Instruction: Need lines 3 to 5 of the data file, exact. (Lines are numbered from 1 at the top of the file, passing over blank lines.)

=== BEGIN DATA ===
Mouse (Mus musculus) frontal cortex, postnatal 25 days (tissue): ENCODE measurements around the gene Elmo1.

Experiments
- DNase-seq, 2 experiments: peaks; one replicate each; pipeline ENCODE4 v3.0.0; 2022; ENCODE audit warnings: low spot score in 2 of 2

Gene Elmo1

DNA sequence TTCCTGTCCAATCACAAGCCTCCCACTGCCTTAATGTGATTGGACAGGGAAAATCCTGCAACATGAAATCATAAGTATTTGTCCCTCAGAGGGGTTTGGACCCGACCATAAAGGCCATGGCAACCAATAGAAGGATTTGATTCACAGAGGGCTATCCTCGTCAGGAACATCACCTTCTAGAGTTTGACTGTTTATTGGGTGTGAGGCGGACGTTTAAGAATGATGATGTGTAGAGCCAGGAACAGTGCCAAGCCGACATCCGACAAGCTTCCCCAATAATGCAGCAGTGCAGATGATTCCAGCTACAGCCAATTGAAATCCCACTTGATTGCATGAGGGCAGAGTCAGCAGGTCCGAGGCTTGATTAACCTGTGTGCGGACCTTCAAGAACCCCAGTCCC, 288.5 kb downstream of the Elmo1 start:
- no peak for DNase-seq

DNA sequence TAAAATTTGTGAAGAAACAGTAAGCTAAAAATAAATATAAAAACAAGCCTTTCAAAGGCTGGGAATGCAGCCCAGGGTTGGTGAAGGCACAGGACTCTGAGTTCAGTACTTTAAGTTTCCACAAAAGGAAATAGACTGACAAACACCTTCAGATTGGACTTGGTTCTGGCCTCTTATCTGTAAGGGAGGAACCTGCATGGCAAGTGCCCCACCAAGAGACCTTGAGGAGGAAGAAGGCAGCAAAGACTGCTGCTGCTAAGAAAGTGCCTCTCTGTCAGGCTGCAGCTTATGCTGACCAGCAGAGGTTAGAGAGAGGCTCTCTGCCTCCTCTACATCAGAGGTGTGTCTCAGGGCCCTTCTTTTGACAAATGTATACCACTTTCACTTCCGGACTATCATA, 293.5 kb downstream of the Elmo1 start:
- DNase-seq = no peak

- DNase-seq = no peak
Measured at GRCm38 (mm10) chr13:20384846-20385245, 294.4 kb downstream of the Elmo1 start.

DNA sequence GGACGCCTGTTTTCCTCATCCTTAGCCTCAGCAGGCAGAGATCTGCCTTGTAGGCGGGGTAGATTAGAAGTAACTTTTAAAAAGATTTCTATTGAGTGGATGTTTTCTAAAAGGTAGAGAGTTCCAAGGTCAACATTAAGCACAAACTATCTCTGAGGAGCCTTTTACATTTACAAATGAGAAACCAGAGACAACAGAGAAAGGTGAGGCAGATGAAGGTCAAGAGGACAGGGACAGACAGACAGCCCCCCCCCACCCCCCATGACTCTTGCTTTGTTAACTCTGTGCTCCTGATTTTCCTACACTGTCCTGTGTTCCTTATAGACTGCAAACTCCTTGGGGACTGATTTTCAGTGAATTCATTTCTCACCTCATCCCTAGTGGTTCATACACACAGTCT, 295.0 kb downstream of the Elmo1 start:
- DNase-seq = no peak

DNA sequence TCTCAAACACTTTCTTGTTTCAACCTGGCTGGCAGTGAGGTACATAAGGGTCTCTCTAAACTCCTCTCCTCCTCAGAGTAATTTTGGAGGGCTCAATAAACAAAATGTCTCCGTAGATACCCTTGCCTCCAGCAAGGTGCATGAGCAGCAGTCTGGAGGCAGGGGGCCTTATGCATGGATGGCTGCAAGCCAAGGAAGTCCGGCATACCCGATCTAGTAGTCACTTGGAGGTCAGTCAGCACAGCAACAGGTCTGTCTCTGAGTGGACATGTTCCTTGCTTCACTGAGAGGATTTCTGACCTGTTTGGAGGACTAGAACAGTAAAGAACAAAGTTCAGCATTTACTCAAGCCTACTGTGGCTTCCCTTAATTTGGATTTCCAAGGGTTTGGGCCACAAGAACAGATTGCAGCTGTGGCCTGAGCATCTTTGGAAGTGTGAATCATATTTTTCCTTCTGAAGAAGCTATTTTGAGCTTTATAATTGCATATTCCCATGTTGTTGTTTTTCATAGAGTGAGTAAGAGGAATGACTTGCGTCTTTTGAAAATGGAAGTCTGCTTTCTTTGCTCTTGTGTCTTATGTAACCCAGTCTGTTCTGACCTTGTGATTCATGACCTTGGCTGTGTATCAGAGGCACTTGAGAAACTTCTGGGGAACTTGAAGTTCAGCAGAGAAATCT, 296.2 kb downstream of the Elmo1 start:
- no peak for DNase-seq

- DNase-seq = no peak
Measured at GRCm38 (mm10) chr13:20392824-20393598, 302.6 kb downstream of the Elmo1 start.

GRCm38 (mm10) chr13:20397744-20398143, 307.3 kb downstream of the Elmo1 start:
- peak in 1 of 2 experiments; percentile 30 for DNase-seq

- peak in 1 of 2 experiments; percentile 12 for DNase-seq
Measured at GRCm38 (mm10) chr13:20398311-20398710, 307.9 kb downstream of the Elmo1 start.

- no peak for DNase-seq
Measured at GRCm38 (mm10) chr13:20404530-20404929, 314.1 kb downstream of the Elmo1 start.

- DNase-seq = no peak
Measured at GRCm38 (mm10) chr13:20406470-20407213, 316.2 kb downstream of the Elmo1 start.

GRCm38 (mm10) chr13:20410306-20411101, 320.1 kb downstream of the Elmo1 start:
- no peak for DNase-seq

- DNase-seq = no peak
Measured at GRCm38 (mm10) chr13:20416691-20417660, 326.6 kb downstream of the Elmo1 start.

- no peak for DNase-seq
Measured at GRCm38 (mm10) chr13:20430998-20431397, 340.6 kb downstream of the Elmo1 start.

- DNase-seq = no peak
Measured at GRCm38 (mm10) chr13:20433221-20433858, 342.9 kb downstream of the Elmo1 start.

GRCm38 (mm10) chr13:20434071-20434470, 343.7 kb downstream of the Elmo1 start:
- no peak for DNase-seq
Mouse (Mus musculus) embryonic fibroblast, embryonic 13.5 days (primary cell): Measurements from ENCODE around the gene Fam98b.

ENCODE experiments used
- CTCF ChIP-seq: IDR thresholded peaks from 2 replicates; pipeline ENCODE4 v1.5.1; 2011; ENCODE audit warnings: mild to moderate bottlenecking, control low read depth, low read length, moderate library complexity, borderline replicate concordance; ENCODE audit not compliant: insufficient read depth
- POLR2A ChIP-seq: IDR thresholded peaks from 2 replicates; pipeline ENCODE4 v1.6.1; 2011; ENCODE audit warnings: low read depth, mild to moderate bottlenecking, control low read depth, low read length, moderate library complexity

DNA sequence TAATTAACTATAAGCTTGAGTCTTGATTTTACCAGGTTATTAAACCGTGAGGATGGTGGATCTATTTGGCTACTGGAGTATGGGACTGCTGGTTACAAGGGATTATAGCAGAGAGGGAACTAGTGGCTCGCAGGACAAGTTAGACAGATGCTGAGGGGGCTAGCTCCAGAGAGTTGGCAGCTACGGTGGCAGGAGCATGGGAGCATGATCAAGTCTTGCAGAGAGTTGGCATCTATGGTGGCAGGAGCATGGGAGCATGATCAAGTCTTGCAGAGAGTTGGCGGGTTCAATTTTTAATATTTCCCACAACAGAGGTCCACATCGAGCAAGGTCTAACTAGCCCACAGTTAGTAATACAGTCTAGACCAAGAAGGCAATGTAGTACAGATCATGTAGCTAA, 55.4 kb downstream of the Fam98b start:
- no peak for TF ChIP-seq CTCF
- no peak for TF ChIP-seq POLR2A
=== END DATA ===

- DNase-seq, 2 experiments: peaks; one replicate each; pipeline ENCODE4 v3.0.0; 2022; ENCODE audit warnings: low spot score in 2 of 2

Gene Elmo1

DNA sequence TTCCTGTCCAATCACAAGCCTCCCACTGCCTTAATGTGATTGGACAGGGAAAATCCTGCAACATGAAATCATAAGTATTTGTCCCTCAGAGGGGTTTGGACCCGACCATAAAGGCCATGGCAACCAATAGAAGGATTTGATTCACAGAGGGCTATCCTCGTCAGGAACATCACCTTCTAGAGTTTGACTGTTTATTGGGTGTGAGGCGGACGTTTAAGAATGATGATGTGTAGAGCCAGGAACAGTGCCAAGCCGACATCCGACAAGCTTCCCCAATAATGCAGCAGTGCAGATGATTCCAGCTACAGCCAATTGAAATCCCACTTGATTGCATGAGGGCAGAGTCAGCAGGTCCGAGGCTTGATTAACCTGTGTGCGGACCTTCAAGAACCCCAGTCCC, 288.5 kb downstream of the Elmo1 start: